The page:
Sophie and the Rising Sun: review

Sophie and the Rising SunSophie and the Rising Sun by Augusta Trobaugh

An unforgettable story of an extraordinary love and a town’s prejudice during World War II.

Sophie and the Rising Sun “suggests the small but heartwarming triumphs made possible by human dignity and courage.” –Publisher’s Weekly.

In sleepy Salty Creek, Georgia, strangers are rare. When a quiet, unassuming stranger arrives—a Japanese man with a secret history of his own—he becomes the talk of the town and a new beginning for lonely Sophie, who lost her first love during World War I.  Middle-aged Sophie had resigned herself to a passionless existence.  That all begins to change as she finds herself drawn to the mysterious Mr. Oto. When the Japanese bomb Pearl Harbor, Mr. Oto’s newfound life comes under siege; his safety, even in Salty Creek, is no longer certain.  Sophie must decide how much she is willing to risk for a future with the man who has brought such joy into her life.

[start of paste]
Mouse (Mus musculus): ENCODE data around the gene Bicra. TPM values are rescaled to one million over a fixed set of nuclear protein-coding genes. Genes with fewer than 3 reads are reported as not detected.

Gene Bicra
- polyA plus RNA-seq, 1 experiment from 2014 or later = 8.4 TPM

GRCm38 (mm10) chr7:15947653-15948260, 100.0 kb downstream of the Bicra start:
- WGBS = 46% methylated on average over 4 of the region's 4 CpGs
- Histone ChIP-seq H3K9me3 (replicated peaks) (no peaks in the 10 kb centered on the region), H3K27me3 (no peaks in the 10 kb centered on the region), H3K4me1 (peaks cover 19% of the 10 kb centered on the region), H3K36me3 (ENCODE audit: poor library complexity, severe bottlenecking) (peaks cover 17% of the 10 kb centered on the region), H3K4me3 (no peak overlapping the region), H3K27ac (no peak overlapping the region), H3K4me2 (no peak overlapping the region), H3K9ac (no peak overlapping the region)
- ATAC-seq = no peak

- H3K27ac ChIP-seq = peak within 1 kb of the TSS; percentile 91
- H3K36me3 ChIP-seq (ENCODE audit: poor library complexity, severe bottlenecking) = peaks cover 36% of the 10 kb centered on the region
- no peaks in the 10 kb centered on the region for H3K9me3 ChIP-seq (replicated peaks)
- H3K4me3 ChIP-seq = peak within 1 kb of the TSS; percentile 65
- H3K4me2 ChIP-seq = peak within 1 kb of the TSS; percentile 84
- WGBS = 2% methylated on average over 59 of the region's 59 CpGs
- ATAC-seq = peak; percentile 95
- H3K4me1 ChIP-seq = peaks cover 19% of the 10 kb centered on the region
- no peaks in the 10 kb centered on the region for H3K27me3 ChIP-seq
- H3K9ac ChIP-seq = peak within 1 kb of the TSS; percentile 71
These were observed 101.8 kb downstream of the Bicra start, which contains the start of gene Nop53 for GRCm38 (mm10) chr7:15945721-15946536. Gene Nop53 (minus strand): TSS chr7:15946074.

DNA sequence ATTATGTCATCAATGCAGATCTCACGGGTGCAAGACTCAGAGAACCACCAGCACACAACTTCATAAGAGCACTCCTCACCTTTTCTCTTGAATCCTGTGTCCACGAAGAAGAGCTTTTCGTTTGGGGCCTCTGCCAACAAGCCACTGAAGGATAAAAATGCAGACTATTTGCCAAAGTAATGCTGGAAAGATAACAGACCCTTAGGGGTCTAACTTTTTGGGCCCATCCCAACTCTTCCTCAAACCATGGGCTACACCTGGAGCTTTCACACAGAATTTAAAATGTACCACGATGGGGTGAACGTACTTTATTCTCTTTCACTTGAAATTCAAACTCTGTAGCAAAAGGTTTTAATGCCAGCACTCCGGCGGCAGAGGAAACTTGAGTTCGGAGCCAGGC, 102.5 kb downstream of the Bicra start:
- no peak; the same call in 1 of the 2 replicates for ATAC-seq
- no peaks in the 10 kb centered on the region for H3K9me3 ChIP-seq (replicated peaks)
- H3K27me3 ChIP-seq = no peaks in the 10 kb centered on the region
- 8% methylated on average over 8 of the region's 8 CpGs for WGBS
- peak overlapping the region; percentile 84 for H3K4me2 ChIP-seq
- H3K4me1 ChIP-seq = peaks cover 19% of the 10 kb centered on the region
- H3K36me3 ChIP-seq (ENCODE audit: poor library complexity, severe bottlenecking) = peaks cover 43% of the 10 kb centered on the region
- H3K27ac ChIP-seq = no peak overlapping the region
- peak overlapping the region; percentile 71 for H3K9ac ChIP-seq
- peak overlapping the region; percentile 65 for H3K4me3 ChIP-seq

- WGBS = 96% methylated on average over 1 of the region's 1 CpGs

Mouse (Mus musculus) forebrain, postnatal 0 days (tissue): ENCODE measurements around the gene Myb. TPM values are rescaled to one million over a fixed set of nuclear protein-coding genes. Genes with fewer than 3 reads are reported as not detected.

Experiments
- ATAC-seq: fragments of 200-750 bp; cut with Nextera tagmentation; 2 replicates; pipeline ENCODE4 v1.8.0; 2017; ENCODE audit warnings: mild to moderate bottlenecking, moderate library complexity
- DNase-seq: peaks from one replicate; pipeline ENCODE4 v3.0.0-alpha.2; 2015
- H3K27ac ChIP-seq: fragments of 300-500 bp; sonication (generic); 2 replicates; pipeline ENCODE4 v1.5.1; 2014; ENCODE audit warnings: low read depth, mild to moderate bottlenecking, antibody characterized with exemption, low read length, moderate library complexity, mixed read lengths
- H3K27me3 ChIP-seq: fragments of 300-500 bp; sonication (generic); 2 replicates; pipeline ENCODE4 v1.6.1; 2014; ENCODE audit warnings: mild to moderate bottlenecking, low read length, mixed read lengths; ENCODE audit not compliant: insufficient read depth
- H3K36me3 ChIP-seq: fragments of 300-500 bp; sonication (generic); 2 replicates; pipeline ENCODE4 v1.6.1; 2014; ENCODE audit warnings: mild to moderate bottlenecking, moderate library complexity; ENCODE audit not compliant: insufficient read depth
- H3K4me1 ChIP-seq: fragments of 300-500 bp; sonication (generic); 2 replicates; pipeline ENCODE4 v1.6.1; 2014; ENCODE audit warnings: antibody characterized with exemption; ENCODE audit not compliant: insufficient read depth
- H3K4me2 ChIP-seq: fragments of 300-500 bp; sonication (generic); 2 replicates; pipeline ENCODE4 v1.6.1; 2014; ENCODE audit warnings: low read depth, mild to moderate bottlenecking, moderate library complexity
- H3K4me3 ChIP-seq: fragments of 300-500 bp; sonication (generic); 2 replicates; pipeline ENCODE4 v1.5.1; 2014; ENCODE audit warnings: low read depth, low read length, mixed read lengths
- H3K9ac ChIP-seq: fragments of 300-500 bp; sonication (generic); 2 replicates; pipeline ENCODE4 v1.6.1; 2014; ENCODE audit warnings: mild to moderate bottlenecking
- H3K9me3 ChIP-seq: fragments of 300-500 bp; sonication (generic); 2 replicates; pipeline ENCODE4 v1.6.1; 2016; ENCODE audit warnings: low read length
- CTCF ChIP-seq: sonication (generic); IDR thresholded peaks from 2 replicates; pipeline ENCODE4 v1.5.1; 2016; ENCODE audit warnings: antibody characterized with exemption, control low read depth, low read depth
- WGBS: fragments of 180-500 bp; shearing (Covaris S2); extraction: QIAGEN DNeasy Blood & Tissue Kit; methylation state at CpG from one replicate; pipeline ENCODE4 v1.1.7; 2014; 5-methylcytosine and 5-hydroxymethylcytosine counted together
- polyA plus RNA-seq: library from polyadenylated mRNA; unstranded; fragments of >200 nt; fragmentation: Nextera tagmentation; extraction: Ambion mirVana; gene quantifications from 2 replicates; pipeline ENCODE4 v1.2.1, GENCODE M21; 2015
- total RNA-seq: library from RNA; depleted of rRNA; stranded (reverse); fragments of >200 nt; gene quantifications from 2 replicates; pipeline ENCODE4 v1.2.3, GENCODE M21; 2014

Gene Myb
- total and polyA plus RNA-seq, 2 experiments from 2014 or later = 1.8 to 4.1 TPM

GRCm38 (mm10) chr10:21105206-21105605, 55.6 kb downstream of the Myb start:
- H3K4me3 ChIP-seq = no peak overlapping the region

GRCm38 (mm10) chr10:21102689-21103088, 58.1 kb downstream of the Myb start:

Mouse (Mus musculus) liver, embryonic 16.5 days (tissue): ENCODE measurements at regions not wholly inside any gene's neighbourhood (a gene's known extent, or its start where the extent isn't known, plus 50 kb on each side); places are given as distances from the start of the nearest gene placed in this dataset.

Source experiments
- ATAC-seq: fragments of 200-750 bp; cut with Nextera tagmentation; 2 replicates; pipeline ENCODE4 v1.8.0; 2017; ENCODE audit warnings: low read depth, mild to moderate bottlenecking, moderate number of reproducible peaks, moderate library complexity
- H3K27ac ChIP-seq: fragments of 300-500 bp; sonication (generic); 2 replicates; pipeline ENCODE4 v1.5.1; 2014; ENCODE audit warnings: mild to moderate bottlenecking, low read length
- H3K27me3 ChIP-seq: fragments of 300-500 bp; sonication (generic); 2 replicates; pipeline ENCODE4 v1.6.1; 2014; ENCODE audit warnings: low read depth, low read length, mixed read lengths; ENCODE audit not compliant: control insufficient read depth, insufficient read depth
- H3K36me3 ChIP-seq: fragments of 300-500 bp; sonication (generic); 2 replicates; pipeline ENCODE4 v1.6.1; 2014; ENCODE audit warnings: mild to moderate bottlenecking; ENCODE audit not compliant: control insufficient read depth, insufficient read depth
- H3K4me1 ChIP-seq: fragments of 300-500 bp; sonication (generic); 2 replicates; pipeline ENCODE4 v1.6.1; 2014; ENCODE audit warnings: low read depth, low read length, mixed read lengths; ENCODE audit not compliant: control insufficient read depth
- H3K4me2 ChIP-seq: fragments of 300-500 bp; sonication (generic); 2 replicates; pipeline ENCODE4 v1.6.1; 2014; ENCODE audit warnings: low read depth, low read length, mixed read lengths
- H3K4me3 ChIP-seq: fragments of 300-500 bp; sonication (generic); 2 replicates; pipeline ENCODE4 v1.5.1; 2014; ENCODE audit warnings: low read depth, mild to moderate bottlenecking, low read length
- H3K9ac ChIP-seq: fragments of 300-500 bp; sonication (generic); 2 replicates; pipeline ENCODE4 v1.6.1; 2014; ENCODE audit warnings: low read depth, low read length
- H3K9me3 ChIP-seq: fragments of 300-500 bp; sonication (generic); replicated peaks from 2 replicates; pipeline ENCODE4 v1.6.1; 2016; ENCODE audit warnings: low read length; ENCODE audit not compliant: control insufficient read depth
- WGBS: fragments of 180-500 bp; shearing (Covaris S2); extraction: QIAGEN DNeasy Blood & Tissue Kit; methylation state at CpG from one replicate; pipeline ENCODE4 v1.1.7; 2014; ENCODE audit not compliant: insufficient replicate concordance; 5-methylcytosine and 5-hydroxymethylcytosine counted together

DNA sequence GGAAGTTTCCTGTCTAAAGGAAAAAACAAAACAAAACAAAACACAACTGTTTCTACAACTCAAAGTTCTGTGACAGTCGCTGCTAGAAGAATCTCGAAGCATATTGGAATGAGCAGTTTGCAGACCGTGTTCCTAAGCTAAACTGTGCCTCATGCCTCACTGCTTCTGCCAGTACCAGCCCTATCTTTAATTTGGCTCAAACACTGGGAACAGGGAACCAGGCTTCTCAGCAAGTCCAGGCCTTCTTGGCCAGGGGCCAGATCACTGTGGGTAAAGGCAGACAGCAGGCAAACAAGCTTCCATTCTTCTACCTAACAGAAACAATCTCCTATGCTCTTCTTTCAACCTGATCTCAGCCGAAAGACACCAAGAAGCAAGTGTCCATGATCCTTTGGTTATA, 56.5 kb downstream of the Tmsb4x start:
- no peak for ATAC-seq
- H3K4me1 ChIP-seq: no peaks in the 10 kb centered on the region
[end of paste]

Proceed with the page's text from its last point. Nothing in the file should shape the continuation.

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*******             *******             *******             *******             *******            *******

My rating: 4 of 5 stars

You never quite knew where this was going to head next, but each destination and waypoint where just right.

The whole book is a delight.

I liked the changing story-teller; it gave a fresh view on the action and deeper understanding of the characters. This device made the ending work far better than a simple third-person telling would have managed.

The main characters were delicately and exquisitely drawn – just like the Crane-Wife. The conflict between personal and public opinions and actions that characterises this book left me wondering what I would do in a similar situation.

I got this free kindle download from Amazon.

I’m claiming this book as No. 14/150 in the Goodreads 2012 Reading Challenge and No. 6 in the Why Buy the Cow? Reading challenge.
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One response to “Sophie and the Rising Sun: review

  1. Pingback: In My Inbox (7): Sunday 27 May 2012 | englishrosec

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